Article Text

Mid-ventricular HOCM with apical asynergy
  1. J C Cooke,
  2. J M Cotton,
  3. M J Monaghan
  1. Department of Cardiology, King's College Hospital, Denmark Hill, London SE5 9RS, UK
  1. Dr Cooke

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A 45 year old woman presented with recurrent episodes of rapid non-sustained palpitations and associated dizziness. She had no significant medical history or family history of cardiac disease. Examination revealed a soft systolic murmur. ECG showed sinus rhythm with left ventricular hypertrophy on voltage criteria and inferolateral T wave changes. Transthoracic echocardiography demonstrated the unusual finding of mid-ventricular hypertrophic obstructive cardiomyopathy with systolic cavity obliteration at the papillary muscle level and an associated intracavity velocity of 4 m/s. There was sparing of the basal septum and the apex was not hypertrophied but rather thinned, asynergic, and aneursymal (fig 1). No thrombus was evident and no other wall motion abnormalities were present. Colour Doppler revealed a turbulent jet in both systole and early diastole with flow from apex to base. Continuous wave Doppler (fig 2) revealed systolic flow away from the transducer (apical four chamber position), then mid-ventricular cavity obstruction with no flow, followed by a high early diastolic velocity (4 m/s) and flow from apex to base concurrent with the mitral inflow E wave. This paradoxical early diastolic flow is thought to represent blood trapped in the apical cavity in systole, which subsequently leaves the apex in diastole when mid-ventricular obstruction is no longer present.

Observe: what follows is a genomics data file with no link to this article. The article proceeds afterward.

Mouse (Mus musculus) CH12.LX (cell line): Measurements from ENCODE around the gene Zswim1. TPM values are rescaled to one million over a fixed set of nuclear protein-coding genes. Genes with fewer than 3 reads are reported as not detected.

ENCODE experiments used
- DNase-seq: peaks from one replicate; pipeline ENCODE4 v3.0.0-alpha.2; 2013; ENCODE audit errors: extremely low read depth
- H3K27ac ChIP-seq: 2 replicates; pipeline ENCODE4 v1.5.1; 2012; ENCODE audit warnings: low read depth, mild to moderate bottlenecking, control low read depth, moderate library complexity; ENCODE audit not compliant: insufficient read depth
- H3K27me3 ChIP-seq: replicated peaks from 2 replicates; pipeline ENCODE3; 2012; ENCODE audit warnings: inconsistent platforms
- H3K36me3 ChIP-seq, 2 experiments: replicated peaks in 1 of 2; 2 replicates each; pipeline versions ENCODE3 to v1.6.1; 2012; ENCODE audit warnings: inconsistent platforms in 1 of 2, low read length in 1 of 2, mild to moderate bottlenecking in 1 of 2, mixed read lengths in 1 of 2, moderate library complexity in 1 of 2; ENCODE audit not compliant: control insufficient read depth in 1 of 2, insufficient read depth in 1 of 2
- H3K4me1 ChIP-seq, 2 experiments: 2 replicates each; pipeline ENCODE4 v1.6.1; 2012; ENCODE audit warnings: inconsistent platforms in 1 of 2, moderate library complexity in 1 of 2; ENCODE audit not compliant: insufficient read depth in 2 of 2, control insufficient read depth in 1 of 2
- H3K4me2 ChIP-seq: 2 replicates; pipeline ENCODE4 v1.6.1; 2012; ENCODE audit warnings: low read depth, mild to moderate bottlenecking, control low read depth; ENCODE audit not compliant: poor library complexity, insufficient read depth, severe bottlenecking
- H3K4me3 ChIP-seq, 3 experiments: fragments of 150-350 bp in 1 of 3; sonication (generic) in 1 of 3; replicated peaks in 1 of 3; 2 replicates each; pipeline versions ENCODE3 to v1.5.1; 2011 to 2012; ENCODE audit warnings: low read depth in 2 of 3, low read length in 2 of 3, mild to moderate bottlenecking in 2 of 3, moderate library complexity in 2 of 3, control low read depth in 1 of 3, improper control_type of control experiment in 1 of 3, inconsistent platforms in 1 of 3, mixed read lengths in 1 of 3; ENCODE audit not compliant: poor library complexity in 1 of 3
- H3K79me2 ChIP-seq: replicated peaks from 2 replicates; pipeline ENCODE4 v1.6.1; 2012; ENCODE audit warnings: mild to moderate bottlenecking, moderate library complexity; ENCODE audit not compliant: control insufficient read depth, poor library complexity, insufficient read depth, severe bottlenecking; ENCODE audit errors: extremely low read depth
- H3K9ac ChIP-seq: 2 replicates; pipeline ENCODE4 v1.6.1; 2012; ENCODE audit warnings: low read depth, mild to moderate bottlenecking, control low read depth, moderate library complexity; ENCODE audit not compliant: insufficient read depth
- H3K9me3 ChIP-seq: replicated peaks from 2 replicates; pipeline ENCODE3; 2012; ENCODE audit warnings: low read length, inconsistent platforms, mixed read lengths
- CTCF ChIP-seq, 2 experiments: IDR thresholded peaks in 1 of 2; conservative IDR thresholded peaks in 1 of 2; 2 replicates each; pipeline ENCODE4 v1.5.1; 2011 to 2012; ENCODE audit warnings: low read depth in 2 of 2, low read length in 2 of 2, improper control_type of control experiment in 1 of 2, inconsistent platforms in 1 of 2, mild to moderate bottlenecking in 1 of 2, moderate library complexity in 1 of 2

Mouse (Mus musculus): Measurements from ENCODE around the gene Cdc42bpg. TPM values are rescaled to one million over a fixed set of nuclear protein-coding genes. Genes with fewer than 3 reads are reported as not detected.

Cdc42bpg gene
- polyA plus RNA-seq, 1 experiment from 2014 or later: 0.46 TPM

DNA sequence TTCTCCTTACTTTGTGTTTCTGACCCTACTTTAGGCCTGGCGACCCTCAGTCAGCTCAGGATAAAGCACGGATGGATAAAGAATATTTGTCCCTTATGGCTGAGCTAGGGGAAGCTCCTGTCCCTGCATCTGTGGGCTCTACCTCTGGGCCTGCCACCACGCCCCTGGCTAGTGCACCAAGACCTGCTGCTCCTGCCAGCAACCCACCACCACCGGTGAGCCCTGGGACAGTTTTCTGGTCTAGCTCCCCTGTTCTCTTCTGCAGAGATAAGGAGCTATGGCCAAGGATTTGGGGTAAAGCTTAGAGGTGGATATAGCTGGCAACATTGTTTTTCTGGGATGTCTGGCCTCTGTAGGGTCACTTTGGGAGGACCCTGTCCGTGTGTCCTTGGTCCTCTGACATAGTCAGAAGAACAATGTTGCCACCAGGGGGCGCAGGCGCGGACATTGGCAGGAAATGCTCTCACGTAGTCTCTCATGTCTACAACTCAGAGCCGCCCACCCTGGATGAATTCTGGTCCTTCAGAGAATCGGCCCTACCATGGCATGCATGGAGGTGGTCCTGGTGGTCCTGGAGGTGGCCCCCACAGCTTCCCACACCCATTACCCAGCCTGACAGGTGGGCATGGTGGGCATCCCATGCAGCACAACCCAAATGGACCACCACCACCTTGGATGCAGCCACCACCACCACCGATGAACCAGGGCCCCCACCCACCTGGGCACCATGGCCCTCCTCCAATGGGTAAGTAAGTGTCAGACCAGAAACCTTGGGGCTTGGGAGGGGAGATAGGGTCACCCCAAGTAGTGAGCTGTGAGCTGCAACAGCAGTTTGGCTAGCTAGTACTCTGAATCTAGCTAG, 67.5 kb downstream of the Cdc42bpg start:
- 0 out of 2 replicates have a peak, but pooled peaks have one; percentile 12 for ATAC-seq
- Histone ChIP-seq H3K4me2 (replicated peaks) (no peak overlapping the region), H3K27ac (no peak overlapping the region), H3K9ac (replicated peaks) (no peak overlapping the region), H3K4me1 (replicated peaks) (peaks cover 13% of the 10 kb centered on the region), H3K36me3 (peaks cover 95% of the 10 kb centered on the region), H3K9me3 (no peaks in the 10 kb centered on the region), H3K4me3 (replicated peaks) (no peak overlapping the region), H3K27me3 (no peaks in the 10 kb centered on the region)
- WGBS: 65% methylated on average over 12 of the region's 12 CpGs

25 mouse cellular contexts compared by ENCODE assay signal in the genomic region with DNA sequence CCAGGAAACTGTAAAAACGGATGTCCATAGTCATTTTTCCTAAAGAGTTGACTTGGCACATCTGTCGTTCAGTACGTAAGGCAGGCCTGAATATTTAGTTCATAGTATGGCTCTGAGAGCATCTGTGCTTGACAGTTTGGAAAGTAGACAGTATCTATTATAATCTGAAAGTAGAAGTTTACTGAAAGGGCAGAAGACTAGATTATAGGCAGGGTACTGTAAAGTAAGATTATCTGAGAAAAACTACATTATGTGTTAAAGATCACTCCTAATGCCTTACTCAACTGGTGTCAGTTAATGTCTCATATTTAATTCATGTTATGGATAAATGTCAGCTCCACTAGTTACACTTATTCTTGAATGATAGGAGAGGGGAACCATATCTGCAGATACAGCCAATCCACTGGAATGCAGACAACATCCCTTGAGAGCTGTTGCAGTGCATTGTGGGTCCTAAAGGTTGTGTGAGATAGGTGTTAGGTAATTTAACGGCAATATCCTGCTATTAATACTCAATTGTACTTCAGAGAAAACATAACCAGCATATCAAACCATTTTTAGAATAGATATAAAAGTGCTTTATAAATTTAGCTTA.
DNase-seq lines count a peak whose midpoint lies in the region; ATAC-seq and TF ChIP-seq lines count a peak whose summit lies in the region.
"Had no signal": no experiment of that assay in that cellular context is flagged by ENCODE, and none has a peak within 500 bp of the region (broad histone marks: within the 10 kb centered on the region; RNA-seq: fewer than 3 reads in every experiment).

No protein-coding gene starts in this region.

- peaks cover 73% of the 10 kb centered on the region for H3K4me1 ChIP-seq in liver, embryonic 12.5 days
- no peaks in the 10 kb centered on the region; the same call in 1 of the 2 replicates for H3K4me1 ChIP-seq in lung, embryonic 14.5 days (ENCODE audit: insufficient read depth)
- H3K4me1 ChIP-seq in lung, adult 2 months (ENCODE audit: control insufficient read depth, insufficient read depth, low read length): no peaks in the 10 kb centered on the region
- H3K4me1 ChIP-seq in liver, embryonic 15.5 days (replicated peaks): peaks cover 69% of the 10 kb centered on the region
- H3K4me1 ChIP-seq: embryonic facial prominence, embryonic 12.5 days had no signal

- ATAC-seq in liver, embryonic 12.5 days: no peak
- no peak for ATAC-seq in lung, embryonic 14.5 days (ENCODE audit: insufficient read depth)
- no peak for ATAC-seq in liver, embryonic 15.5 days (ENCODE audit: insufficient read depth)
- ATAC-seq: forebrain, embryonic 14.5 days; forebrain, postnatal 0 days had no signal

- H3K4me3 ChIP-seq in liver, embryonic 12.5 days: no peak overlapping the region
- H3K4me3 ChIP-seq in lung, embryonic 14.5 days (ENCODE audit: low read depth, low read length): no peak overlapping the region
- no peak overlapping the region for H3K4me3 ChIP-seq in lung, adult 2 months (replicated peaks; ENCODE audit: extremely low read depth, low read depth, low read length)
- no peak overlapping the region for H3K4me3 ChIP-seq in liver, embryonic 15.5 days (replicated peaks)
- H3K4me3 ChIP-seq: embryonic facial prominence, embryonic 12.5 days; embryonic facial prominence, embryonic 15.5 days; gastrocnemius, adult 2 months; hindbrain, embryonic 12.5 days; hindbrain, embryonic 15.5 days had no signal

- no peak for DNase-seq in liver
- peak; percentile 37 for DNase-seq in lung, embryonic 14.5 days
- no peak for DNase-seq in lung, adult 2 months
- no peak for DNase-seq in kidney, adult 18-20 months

Figure 1

Apical two chamber view demonstrating mid-ventricular obstruction and an apical aneurysm.

Figure 2

Continuous wave Doppler trace from an apical four chamber position revealing the mid-ventricular obstruction with cessation of flow followed by paradoxical early diastolic flow.

Several patterns of hypertrophic cardiomyopathy (HCM) have now been clearly defined. The apical variant constitutes 25% of all HCM in the Japanese population, but only 1–2% of the HCM cases in non-Japanese patients. Mid-ventricular HCM with apical asynergy is somewhat less common. In the largest published report to date, a Japanese team reported an incidence of concealed apical aneurysm with mid-ventricular cavity obliteration of approximately 1.5% of all HCM cases. The incidence in non-Japanese patients is yet to be clarified. The importance of this variant is its association with ventricular arrhythmias and systemic embolism, the latter occurring in 30% of patients. Identification of the paradoxical early diastolic flow from apex to base can be a marker of a sequestered apical chamber in patients with cavity obliteration, particularly when the apical cavity cannot readily be delineated by cross sectional echocardiography.

Following the echocardiographic findings in this patient, a 24 hour Holter monitor was performed and revealed self limiting runs of supraventricular tachycardia along with ventricular couplets, but no ventricular tachycardia. Her palpitations are now controlled on amiodarone.